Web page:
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Automating a Coffee Maker

Using only junk parts.

Why I Built It

To be quite honest, I just didn't want to get out of bed in the morning to turn it on. This way it turns on 15 minutes or so before I get up, and I wake up to the smell of hot coffee.

What You'll Need

Steps to Take

(In an order that makes sense but can be modified as you see fit.)


First, open up your alarm clock!


Next... it's time to... COOOOODE  (NNNOOOOooooo.....)

For some of you, this means fear, but it's really isn't bad. Just monitor the input pin, when the coffee maker meeds to be on, turn on the pin you're using to control it, otherwise, turn it off. Here's what I came up with-

int alarm = A0; // select the input pin for the alarm
int coffeeMaker = 12;// select the pin for the mosfet
int light = 13; // select the pin for LED
int sensorValue = 0; // variable to store the value coming from the sensor
float voltage; // variable to store voltage

void setup() {
  // declare the coffeeMaker pin as an OUTPUT
  // declare the light as an OUTPUT
  // write the coffeeMaker LOW initially
  pinMode(coffeeMaker, OUTPUT);
  pinMode(light, OUTPUT);
  digitalWrite(coffeeMaker, LOW);
}

void loop() {
  // read the value from the clock:
  sensorValue = analogRead(alarm);

  // convert it to a voltage
  float voltage = sensorValue * (5.0 / 1023);

  if (voltage > 1) // if alarm is on
  {
    digitalWrite(coffeeMaker, HIGH);
    digitalWrite(light, HIGH);
    delay(100);
  }
  else if (voltage < 1) //if alarm is off
  {
    digitalWrite(coffeeMaker, LOW);
    digitalWrite(light, LOW);
  }

}

Once that's out of the way, just wire the relay in parallel with the current switch in your coffee maker, that way you can still use the current switch when you're not setting an alarm. Since my relay was double-throw, I also wired in a neon indicator.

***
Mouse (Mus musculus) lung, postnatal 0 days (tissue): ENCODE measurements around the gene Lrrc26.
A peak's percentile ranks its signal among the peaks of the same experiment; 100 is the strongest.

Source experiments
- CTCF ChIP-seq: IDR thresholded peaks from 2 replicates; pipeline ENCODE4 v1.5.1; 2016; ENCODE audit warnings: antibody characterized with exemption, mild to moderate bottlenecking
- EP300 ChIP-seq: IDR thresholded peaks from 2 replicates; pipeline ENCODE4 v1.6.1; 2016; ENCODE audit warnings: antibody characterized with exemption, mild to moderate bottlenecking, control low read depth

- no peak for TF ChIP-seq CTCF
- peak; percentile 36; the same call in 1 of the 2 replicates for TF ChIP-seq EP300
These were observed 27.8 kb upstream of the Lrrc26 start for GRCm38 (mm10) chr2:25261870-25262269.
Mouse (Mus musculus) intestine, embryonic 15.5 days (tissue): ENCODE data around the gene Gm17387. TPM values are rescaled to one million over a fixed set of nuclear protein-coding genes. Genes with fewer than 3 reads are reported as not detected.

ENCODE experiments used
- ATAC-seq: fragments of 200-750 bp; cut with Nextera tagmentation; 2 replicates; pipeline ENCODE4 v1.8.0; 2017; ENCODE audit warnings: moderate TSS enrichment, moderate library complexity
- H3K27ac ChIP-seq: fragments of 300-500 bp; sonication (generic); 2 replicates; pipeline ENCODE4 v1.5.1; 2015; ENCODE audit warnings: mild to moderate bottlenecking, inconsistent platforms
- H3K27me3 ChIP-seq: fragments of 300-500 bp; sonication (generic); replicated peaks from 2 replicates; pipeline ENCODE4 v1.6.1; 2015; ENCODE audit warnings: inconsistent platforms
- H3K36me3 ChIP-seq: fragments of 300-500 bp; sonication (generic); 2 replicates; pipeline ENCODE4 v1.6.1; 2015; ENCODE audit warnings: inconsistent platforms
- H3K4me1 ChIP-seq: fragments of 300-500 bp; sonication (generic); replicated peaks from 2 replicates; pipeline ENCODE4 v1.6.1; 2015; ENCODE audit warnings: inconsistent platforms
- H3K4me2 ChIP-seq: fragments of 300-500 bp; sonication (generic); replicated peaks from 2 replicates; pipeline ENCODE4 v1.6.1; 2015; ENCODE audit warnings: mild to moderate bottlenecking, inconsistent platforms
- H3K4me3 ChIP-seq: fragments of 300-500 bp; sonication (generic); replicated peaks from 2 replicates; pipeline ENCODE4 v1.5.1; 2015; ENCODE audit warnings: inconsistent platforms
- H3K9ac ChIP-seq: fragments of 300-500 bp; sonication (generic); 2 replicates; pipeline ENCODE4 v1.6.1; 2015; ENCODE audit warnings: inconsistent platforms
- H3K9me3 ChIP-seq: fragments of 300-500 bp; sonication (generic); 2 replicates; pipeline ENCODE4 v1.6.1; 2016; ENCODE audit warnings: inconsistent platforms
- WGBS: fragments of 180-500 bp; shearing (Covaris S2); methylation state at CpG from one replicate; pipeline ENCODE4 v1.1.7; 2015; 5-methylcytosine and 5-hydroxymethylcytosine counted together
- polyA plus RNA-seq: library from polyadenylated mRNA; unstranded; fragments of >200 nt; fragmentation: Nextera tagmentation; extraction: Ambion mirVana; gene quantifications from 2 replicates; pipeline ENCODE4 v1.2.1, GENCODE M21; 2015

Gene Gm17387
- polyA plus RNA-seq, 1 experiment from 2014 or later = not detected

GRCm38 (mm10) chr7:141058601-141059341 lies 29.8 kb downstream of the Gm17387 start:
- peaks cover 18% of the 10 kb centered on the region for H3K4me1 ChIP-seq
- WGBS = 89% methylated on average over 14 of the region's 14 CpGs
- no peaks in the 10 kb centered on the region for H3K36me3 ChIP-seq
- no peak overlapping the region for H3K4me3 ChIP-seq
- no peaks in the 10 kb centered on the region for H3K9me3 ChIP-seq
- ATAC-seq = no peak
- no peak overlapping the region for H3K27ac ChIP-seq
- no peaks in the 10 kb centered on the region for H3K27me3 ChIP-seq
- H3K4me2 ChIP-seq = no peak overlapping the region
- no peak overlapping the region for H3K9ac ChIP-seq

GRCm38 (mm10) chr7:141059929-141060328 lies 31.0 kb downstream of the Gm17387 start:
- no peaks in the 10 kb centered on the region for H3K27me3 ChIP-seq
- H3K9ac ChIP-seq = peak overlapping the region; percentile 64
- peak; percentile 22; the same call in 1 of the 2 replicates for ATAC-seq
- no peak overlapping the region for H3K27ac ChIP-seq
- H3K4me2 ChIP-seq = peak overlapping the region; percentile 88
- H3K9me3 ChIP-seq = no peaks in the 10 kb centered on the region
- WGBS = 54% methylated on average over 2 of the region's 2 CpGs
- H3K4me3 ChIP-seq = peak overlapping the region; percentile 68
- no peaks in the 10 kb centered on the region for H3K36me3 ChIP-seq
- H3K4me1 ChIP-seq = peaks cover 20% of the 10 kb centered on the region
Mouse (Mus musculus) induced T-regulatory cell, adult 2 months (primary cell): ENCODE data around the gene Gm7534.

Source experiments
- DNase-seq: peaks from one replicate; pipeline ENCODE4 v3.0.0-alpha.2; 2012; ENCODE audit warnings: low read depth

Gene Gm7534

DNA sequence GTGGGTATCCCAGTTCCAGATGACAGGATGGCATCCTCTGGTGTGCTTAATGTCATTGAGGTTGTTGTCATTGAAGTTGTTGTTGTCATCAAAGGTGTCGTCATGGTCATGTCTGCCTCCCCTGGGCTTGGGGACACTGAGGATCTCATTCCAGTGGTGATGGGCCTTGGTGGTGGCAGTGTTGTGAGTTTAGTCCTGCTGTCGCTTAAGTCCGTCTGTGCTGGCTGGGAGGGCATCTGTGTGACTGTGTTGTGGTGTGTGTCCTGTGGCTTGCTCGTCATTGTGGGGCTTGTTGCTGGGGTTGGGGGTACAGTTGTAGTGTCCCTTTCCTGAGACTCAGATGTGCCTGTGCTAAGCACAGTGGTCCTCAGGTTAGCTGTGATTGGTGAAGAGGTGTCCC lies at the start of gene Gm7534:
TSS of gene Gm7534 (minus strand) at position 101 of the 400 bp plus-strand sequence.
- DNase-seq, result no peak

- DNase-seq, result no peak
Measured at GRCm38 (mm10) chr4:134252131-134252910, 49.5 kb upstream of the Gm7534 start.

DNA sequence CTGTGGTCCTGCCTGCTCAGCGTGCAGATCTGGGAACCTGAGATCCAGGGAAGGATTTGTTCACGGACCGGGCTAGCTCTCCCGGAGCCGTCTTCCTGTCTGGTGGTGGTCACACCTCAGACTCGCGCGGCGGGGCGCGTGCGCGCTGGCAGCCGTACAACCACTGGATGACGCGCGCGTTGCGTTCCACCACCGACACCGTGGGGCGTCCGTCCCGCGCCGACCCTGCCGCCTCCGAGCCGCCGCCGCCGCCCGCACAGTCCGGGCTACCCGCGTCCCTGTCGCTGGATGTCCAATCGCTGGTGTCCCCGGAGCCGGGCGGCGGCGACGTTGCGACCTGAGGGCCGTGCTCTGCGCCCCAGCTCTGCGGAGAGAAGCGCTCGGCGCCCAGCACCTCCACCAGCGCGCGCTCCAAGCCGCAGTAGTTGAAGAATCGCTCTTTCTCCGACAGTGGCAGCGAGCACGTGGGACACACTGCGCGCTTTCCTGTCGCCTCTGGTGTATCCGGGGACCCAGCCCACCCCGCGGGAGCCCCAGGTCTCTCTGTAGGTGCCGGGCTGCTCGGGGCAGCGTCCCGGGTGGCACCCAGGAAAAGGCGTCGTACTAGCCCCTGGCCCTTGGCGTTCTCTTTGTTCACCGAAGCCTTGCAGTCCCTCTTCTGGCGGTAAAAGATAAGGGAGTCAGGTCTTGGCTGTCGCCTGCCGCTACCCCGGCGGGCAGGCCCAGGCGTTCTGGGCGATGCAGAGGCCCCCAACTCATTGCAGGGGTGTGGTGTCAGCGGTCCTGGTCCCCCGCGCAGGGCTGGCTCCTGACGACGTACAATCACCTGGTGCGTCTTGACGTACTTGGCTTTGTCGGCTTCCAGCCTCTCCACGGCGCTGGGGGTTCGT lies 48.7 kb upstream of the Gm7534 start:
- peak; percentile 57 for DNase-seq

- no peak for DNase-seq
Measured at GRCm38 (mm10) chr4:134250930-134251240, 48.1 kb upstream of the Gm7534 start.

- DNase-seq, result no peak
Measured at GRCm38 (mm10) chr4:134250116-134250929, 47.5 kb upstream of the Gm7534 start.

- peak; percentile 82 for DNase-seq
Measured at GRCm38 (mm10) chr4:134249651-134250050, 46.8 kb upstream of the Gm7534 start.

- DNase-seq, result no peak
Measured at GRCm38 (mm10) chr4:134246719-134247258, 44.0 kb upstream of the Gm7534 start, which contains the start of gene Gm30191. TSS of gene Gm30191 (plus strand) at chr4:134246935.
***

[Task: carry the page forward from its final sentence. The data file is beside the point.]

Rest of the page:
The final step is to wire the relay to the arduino. I connected one side of the relay coil to the +10V the arduino was powered on, and the connected the other side to a MOSFET as a low side switch that pulled it to ground.

You're Done!!

Now to put it all in a nice case (I used a totally legit cardboard box), and enjoy your coffee!

Video


But wait theres more!!!!

I decided that I wanted more control over this, so that I could command it to start brewing while I was at class and have hot coffee when I got back. The easiest and most reliable way to do this seemed like using an SMS message. I used the fact that cellphones can send an sms message to an email address, and wrote a python script to run on my raspberry pi computer that checked it's emial address every few seconds for new commands, code below-


import RPi.GPIO as GPIO, feedparser, time
import imaplib


mail = imaplib.IMAP4('HOSTING.SITE.COM','PORT')#if using gmail, change to IMAP4_SSL
mail.login('EMAIL@DOMAIN.COM','PASSWORD')


status, NEWMAIL_OFFSET = mail.select('Inbox') #sets the current number of emails
MAIL_CHECK_FREQ = 10 # check mail every 10 seconds

GPIO.setwarnings(False)
GPIO.setmode(GPIO.BCM)
coffeeMaker = 18

GPIO.setup(coffeeMaker, GPIO.OUT)

while True:

   mail.recent()#refreshes the server
   status, newmails = mail.select('Inbox')#gets the number of emails

   if newmails > NEWMAIL_OFFSET:
     result, data = mail.search(None, "ALL")
     ids = data[0] # data is a list.
     id_list = ids.split() # ids is a space separated string
     latest_email_id = id_list[-1] # get the latest
     result, data = mail.fetch(latest_email_id, "(RFC822)") # fetch the email body (RFC882) for the given ID
     raw_email = data[0][1]#this is the raw email content

   if 'ON' in raw_email or 'On' in raw_email:
     GPIO.output(coffeeMaker, True)
     print "You recieved an _ON_ email!"

   if 'OFF' in raw_email or 'Off' in raw_email:
     GPIO.output(coffeeMaker, False)
     print "You recieved an _OFF_ email!"

   NEWMAIL_OFFSET = newmails
   time.sleep(MAIL_CHECK_FREQ)

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